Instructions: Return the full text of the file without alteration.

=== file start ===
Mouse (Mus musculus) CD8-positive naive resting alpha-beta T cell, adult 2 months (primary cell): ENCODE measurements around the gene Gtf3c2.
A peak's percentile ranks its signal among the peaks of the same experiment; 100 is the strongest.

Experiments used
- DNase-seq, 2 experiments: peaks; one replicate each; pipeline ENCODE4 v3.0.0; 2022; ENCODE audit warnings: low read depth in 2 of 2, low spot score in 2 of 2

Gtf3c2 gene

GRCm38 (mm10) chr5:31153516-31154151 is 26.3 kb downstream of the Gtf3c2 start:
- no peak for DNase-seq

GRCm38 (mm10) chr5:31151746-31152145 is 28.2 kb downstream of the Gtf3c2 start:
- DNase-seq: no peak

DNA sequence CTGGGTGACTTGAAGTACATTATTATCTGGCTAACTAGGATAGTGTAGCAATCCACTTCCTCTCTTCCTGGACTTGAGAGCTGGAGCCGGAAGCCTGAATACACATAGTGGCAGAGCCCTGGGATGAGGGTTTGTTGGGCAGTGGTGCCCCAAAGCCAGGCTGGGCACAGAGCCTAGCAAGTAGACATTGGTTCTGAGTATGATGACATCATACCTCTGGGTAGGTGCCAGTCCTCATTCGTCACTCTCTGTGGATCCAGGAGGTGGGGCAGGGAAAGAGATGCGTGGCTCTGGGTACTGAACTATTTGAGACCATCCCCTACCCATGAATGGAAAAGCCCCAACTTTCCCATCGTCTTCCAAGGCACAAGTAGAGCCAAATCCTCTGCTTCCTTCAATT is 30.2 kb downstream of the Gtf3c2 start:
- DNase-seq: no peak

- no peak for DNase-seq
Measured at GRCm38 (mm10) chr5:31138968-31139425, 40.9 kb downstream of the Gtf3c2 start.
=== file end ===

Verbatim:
Mouse (Mus musculus) CD8-positive naive resting alpha-beta T cell, adult 2 months (primary cell): ENCODE measurements around the gene Gtf3c2.
A peak's percentile ranks its signal among the peaks of the same experiment; 100 is the strongest.

Experiments used
- DNase-seq, 2 experiments: peaks; one replicate each; pipeline ENCODE4 v3.0.0; 2022; ENCODE audit warnings: low read depth in 2 of 2, low spot score in 2 of 2

Gtf3c2 gene

GRCm38 (mm10) chr5:31153516-31154151 is 26.3 kb downstream of the Gtf3c2 start:
- no peak for DNase-seq

GRCm38 (mm10) chr5:31151746-31152145 is 28.2 kb downstream of the Gtf3c2 start:
- DNase-seq: no peak

DNA sequence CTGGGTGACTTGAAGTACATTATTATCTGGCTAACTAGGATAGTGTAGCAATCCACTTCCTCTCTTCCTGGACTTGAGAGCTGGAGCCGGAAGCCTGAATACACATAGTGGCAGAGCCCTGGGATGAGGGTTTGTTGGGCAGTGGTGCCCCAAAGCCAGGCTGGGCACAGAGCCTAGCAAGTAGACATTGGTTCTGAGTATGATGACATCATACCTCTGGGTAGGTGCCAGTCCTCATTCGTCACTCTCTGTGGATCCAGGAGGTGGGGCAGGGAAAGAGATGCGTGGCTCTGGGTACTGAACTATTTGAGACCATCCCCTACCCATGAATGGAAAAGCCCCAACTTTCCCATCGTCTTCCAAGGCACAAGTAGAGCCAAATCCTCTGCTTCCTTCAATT is 30.2 kb downstream of the Gtf3c2 start:
- DNase-seq: no peak

- no peak for DNase-seq
Measured at GRCm38 (mm10) chr5:31138968-31139425, 40.9 kb downstream of the Gtf3c2 start.